Equations, Inequalities, and Problem Solving The previous example suggests the following: Combining Like Terms To combine like terms, add the numerical coefficients and multiply the result by the common variable factors.
EXAMPLE 4
Simplify each expression by combining like terms.
a. 2x + 3x + 5 + 2
b. 5a  3 + a + 2 1 e.  b + b 2
d. 2.3x + 5x  6
c. 4y  3y 2
Solution Use the distributive property to combine like terms. a. 2x + 3x + 5 + 2 = 12 + 32x + 15 + 22 = 5x + 7 b. 5a  3 + a + 2 = 5a + 1a + 1 3 + 22 = 1 5 + 12a + 1 3 + 22 = 4a  1 2 c. 4y  3y These two terms cannot be combined because they are unlike terms. d. 2.3x + 5x  6 = 12.3 + 52x  6 = 7.3x  6 1 1 1 1 e.  b + b =  b + 1b = a  + 1b b = b 2 2 2 2 PRACTICE
4
Use the distributive property to combine like terms.
a. 3y + 8y  7 + 2
b. 6x  3  x  3
d. 9y + 3.2y + 10 + 3
e. 5z  3z 4
c.
3 t  t 4
OBJECTIVE
3 Using the Distributive Property Simplifying expressions makes frequent use of the distributive property to also remove parentheses. It may be helpful to study the examples below. ±(3a+2)=±1(3a+2)=±1(3a)+(±1)(2)=3a+2 means
–(3a+2)=–1(3a+2)=–1(3a)+(–1)(2)=–3a2 means
EXAMPLE 5
Find each product by using the distributive property to remove
parentheses. a. 513x + 22
b. 21y + 0.3z  12
c. 19x + y  2z + 62
Solution a. 5(3x+2)=5 # 3x+5 # 2 Apply the distributive property. = 15x + 10 Multiply.
85
Equations, Inequalities, and Problem Solving Apply the distributive
b. –2(y+0.3z1)=–2(y)+(–2)(0.3z)+(–2)(–1) property. = 2y  0.6z + 2 Multiply.
c. 19x + y  2z + 62 = 119x + y  2z + 62 Distribute 1 over each term. = 119x2  11y2  11 2z2  1162 = 9x  y + 2z  6 PRACTICE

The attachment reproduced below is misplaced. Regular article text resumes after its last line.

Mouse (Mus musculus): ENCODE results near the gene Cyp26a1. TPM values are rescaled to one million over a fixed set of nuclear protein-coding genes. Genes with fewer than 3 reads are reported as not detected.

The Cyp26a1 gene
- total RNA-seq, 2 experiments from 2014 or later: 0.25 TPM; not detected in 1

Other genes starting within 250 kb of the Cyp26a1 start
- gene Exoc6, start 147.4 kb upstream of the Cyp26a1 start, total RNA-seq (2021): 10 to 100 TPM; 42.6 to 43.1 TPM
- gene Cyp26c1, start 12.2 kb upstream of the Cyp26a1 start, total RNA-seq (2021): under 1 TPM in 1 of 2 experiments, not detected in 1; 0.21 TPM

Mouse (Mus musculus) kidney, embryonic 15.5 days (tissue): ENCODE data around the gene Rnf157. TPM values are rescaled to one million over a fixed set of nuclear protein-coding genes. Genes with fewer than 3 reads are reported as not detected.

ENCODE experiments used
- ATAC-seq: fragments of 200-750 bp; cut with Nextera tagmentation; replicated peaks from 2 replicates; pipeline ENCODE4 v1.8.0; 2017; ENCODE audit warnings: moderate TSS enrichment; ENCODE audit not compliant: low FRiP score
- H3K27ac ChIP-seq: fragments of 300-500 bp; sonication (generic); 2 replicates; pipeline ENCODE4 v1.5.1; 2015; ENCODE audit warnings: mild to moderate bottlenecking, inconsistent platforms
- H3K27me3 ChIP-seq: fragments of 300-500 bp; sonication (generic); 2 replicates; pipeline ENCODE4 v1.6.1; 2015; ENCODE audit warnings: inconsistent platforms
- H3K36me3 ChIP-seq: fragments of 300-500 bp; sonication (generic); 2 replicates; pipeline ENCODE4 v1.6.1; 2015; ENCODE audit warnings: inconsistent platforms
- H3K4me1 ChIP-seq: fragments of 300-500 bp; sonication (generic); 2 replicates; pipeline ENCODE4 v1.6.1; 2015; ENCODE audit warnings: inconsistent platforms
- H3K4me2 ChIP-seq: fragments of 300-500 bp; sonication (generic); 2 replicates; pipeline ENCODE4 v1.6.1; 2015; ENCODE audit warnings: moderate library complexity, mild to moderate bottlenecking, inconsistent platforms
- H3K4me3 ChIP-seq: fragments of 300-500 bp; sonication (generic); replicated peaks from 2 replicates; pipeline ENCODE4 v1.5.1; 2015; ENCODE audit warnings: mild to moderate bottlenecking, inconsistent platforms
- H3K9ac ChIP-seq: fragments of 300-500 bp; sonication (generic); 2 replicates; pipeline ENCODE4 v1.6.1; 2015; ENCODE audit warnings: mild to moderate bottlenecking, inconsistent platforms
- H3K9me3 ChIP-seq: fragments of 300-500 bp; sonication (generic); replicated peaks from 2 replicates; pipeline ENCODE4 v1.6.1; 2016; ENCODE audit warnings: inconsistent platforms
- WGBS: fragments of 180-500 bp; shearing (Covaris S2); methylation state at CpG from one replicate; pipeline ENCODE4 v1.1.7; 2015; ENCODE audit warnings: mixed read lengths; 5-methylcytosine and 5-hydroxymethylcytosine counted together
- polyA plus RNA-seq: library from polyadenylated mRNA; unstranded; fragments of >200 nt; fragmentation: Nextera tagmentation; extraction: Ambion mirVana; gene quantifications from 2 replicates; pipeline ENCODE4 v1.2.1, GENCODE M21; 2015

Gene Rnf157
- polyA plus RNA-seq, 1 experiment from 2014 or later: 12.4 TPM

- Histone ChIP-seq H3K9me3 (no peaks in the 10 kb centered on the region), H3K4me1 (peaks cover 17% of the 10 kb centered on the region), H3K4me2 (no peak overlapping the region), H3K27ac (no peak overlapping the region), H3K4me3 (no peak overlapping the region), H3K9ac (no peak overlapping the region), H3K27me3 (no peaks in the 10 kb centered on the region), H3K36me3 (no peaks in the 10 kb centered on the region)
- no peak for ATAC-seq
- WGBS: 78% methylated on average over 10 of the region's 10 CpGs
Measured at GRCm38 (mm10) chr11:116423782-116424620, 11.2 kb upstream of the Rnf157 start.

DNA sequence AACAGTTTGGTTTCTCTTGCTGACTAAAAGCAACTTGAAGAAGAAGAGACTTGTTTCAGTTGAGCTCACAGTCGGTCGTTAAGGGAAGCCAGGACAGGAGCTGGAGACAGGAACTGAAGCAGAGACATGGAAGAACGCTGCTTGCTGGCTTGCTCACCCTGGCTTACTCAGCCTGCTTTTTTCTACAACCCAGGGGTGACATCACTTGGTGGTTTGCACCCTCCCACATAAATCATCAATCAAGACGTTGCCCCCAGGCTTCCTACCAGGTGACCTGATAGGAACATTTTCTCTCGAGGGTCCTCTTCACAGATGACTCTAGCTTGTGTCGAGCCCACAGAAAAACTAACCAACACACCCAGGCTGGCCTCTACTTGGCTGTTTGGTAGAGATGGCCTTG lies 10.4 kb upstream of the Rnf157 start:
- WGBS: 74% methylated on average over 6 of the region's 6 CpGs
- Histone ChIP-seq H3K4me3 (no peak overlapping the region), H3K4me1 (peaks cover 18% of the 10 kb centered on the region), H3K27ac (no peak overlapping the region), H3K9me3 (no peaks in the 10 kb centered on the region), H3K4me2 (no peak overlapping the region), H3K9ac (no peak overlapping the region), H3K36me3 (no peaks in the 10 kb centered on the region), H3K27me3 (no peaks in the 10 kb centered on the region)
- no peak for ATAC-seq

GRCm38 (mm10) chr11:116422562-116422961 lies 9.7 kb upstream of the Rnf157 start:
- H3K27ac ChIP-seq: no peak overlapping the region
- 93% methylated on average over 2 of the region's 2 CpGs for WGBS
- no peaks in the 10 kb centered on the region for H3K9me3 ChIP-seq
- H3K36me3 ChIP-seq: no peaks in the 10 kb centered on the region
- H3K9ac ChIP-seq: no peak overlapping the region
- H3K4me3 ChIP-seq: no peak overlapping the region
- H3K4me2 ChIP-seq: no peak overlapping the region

5
Find each product by using the distributive property to remove parentheses.
a. 312x  72 c. 12x  y + z  22
b. 51x  0.5z  52
Helpful Hint If a ; < sign precedes parentheses, the sign of each term inside the parentheses is changed when the distributive property is applied to remove parentheses. Examples: 12x + 12 = 2x  1
1 5x + y  z2 = 5x  y + z
1x  2y2 = x + 2y
1 3x  4y  12 = 3x + 4y + 1
When simplifying an expression containing parentheses, we often use the distributive property in both directions—first to remove parentheses and then again to combine any like terms.
EXAMPLE 6 a. 312x  52 + 1
Simplify each expression. b. 214x + 72  13x  12
c. 9 + 314x  102
Solution a. 312x  52 + 1 = 6x  15 + 1 Apply the distributive property. = 6x  14 Combine like terms. b. 214x + 72  13x  12 = 8x  14  3x + 1 Apply the distributive property. Combine like terms. = 11x  13 Helpful Hint Don’t forget to use the distributive property and multiply before adding or subtracting like terms.
c. 9+3(4x10)=9+12x30 = 21 + 12x or 12x  21
Apply the distributive property. Combine like terms.
PRACTICE
6
Simplify each expression.
a. 419x + 12 + 6
EXAMPLE 7
b. 712x  12  16  3x2
c. 8  516x + 52
Write the phrase below as an algebraic expression. Then simplify
if possible. ;Subtract 4x  2 from 2x  3.